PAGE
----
Robert Bloomfield Poems
- The Farmer's Boy - Summer THE FARMER'S life displays in ...
- The Farmer's Boy - Winter With kindred pleasures mov'd, and...
- The Soldier's Return To His Ho... My untried muse shall no ...
- To His Wife (1804) I rise, dear Mary, from the soundest ...
- Good Tidings; Or News From The... Where's the Blind Child, ...
- The Farmer's Boy - Autumn Again, the year's _decline_, ...
- The Shepherd's Dream: Or, Fair...
Robert Bloomfield (December 3, 1766 – August 19, 1823) was an English poet.
He was born of a poor family in the village of Honington, Suffolk. He lost his father when he was a year old, and received the rudiments of education from his mother, who kept the village school. Apprenticed at the age of eleven to a farmer, he was too small and frail for field labour, and four years later he came to London to work for a shoemaker under an elder brother, enduring extreme poverty. The poem that made his reputation, The Farmer's Boy, was composed in a garret in Bell Alley where half a dozen other men were at work. He carried finished lines in his head until there was time to write them down.... more »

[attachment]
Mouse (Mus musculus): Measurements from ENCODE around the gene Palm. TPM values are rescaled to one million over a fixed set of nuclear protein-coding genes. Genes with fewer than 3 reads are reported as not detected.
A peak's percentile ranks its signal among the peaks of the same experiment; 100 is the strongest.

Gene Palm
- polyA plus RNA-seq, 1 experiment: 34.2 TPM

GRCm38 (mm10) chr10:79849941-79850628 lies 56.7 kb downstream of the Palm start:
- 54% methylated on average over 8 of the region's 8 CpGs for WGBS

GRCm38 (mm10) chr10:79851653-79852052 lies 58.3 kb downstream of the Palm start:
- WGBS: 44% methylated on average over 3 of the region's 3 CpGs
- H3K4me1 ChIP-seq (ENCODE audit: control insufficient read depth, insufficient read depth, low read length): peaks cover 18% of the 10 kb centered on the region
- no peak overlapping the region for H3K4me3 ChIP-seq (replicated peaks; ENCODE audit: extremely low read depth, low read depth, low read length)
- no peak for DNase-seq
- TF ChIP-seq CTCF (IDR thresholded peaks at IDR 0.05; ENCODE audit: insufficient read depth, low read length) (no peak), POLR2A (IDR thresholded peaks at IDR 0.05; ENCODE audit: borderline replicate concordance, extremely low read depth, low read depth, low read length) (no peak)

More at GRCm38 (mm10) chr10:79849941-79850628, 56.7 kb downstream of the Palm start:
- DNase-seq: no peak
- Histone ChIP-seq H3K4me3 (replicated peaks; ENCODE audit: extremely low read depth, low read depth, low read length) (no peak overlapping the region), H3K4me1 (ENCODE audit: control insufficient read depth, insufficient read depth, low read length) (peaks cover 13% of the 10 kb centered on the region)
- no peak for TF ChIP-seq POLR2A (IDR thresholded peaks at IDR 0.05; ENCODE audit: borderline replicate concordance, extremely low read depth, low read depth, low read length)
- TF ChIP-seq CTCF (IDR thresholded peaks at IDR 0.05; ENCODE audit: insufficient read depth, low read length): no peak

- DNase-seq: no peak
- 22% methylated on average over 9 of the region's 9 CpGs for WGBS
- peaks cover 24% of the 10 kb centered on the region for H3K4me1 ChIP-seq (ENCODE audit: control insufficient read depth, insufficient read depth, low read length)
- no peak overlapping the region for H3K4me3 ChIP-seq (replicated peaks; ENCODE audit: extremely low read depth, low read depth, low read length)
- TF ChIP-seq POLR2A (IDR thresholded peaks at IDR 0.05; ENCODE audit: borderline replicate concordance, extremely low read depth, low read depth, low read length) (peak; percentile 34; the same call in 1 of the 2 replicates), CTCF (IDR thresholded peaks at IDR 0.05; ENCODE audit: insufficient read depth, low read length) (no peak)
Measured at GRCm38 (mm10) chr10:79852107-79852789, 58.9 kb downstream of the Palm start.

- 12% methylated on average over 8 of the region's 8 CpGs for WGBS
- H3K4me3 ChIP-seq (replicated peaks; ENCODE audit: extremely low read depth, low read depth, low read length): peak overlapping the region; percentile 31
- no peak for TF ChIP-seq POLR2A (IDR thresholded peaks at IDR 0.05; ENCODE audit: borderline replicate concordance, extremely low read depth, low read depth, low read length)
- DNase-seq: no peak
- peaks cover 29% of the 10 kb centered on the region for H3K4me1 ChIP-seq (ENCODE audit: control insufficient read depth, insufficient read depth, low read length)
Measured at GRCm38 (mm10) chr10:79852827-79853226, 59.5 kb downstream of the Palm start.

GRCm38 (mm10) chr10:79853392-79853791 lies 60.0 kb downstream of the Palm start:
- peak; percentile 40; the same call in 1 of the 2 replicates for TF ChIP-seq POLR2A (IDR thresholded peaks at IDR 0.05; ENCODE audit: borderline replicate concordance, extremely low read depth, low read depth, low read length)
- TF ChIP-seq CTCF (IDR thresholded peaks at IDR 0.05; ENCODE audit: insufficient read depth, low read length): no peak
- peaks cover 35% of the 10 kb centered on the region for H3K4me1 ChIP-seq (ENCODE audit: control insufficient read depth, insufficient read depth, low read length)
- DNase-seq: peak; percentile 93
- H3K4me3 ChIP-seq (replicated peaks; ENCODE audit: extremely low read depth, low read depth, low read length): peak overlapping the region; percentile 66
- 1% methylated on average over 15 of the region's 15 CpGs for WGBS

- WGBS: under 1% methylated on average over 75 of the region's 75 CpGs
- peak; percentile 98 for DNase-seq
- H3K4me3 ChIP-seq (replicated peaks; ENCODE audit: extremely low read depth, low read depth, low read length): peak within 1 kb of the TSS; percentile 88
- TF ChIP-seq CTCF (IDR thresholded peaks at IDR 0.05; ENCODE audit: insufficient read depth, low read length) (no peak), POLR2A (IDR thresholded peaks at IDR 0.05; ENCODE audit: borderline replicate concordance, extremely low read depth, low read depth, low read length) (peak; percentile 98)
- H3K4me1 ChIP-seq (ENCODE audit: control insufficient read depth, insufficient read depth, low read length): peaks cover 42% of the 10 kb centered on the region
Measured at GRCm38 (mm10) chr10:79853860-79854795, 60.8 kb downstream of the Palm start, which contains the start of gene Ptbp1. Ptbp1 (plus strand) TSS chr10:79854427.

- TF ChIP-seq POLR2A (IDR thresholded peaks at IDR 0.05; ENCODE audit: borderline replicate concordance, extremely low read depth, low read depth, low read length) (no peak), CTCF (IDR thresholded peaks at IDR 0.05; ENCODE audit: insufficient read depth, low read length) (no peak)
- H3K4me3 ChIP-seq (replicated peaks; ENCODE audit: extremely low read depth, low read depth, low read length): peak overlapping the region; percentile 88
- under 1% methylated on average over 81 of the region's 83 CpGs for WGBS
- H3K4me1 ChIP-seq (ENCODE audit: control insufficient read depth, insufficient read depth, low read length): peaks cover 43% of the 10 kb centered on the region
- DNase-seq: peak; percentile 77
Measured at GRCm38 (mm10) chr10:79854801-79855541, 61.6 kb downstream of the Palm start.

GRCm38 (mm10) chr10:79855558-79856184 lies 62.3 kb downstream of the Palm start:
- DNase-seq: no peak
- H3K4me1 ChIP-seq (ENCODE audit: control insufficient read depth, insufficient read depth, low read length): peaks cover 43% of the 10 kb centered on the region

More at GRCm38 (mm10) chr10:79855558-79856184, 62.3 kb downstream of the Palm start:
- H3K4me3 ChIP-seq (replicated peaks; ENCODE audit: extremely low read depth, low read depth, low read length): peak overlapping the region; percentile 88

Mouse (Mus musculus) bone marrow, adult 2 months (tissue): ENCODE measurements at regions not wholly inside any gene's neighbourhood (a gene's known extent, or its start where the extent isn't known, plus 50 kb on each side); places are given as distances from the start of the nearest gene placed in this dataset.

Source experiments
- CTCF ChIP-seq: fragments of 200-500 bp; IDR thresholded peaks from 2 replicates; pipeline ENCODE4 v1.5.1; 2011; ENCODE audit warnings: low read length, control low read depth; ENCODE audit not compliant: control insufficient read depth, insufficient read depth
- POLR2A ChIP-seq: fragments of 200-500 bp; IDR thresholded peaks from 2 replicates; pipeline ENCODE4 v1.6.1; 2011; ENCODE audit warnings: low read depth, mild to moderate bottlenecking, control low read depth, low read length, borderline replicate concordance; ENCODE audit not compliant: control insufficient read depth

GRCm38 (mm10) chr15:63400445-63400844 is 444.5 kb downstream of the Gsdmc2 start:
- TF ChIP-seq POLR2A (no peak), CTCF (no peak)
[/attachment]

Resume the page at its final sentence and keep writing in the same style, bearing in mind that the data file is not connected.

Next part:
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Comments about Robert Bloomfield
The Farmer's Boy - Summer
THE FARMER'S life displays in every part
A moral lesson to the sensual heart.
Though in the lap of Plenty, thoughtful still,
He looks beyond the present good or ill;
Nor estimates alone one blessing's worth,
From changeful seasons, or capricious earth;
But views the future with the present hours,
And looks for failures as he looks for show'ers;
For casual as for certain want prepares,
And round his yard the reeking haystack rears;
Or clover, blossom'd lovely to the sight,
His team's rich store through many a wint'ry night.
What tho' abundance round his ...